Current Microbiology

, Volume 8, Issue 3, pp 183–186 | Cite as

Thioacetamide as a source of hydrogen sulfide for colony growth of purple sulfur bacteria

  • Roar L. Irgens


Thioacetamide (TAA), CH3CSNH2, is an unstable sulfur compound which upon addition of acid decomposes into acetic acid, ammonia, and hydrogen sulfide (H2S). This characteristic may be taken advantage of when doing plate counts or isolation streaks of phototrophic purple sulfur bacteria. We have performed plate counts and isolation streaks of these bacteria in Gas-Pak anaerobic jars (BBL) supplemented with a test tube containing 0.05 g or 0.10 g TAA dissolved in 1.0 ml of 0.2 N or 0.5 N HCl. It may be demonstrated in a Warburg respirometer that the gas is released over a period of at least 1 week. Colony growth may be observed in 5–10 days. One advantage of this technique is that sodium sulfide (Na2S·9H2O) need not be added to the agar medium, which, therefore, may be prepared and stored for future use. This technique has been used successfully for the isolation ofAmoebobacter, Chromatium, Ectothiorhodospira, Lamprocystis, Thiocapsa, andThiocystis.


Sulfur Acetic Ammonia Sulfide Agar 
These keywords were added by machine and not by the authors. This process is experimental and the keywords may be updated as the learning algorithm improves.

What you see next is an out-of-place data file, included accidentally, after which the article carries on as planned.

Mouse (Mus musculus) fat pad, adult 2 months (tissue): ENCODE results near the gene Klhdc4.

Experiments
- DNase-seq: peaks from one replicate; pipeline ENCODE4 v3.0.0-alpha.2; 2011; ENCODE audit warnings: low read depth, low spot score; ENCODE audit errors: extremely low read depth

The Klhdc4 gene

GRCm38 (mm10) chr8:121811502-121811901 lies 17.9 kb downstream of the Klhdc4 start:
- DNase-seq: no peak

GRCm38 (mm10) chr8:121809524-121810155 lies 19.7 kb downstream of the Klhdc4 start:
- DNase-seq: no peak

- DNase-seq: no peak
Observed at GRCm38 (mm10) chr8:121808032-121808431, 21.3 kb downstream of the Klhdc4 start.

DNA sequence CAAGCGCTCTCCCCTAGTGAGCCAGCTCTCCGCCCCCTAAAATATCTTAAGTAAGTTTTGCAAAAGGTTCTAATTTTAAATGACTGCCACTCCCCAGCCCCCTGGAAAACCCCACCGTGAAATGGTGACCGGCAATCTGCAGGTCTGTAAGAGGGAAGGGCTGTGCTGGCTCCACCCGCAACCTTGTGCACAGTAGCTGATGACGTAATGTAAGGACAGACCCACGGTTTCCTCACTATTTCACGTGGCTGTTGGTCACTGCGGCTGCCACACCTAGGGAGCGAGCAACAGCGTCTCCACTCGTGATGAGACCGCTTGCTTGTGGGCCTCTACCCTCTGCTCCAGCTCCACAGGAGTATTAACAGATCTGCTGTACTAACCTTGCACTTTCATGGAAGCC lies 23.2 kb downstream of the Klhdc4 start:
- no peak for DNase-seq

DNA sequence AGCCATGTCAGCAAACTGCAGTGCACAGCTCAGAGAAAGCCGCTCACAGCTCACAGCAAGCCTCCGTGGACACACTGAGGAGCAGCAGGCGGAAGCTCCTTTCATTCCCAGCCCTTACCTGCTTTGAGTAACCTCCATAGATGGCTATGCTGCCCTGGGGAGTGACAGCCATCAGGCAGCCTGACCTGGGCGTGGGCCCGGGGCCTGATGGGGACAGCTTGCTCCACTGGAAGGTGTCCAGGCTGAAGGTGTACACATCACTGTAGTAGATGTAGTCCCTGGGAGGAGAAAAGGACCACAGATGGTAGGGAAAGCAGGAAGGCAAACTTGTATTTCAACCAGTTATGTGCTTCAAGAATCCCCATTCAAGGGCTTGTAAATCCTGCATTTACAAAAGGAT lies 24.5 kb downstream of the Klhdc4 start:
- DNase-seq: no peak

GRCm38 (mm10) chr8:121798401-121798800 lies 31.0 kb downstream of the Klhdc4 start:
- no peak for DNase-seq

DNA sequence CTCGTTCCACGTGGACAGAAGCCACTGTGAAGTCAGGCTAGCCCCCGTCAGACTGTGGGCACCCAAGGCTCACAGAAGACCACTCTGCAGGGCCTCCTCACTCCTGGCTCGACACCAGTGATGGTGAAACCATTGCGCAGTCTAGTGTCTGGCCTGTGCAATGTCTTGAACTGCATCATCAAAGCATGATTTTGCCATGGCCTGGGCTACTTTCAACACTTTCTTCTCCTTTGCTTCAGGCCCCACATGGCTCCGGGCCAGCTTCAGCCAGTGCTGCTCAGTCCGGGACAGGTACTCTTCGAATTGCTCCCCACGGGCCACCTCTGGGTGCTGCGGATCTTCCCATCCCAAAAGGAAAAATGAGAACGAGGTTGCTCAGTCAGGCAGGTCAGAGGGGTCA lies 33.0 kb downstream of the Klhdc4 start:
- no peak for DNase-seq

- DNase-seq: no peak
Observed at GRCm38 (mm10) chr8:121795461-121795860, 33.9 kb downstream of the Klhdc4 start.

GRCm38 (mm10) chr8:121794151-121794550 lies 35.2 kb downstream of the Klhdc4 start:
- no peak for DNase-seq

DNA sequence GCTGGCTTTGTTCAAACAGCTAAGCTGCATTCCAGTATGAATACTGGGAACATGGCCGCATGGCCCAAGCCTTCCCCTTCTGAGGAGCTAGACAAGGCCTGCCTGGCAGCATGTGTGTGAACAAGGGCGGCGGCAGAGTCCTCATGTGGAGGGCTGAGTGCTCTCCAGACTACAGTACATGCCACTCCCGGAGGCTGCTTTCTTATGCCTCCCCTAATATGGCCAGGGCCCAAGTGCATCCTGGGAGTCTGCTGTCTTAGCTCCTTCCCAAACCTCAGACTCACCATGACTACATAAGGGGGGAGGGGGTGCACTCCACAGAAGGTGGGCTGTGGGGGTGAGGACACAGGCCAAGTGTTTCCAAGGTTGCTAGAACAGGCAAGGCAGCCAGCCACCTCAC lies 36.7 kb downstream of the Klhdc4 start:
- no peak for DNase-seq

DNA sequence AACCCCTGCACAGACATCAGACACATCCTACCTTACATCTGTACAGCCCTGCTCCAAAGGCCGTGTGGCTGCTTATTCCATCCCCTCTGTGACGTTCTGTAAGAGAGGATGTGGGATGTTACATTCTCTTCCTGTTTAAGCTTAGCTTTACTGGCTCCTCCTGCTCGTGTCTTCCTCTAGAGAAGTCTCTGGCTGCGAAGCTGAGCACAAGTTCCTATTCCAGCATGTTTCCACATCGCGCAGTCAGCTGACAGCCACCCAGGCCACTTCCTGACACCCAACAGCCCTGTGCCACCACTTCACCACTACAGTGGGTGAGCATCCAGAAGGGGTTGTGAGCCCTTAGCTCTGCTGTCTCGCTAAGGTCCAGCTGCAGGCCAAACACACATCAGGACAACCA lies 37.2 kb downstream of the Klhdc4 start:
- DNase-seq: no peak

Unable to display preview. Download preview PDF.

Unable to display preview. Download preview PDF.

Literature Cited

  1. 1.
    Clayton, R. K., W. R. Sistrom. 1978. The photosynthetic bacteria. New York, London: Plenum Press.Google Scholar
  2. 2.
    Irgens, R. L. 1977.Meniscus, a new genus of aerotolerant, gas-vacuolated bacteria. International Journal of Systematic Bacteriology27:38–43.Google Scholar
  3. 3.
    Pfennig, N. 1967. Photosynthetic bacteria. Annual Review of Microbiology21:285–324.PubMedGoogle Scholar
  4. 4.
    van Niel, C. B. 1971. Techniques for the enrichment, isolation, and maintenance of the photosynthetic bacteria. Methods in Enzymology23:3–28.Google Scholar

Copyright information

© Springer-Verlag 1983

Authors and Affiliations

  • Roar L. Irgens
    • 1
  1. 1.Department of BiologySouthwest Missouri State UniversitySpringfieldUSA

Personalised recommendations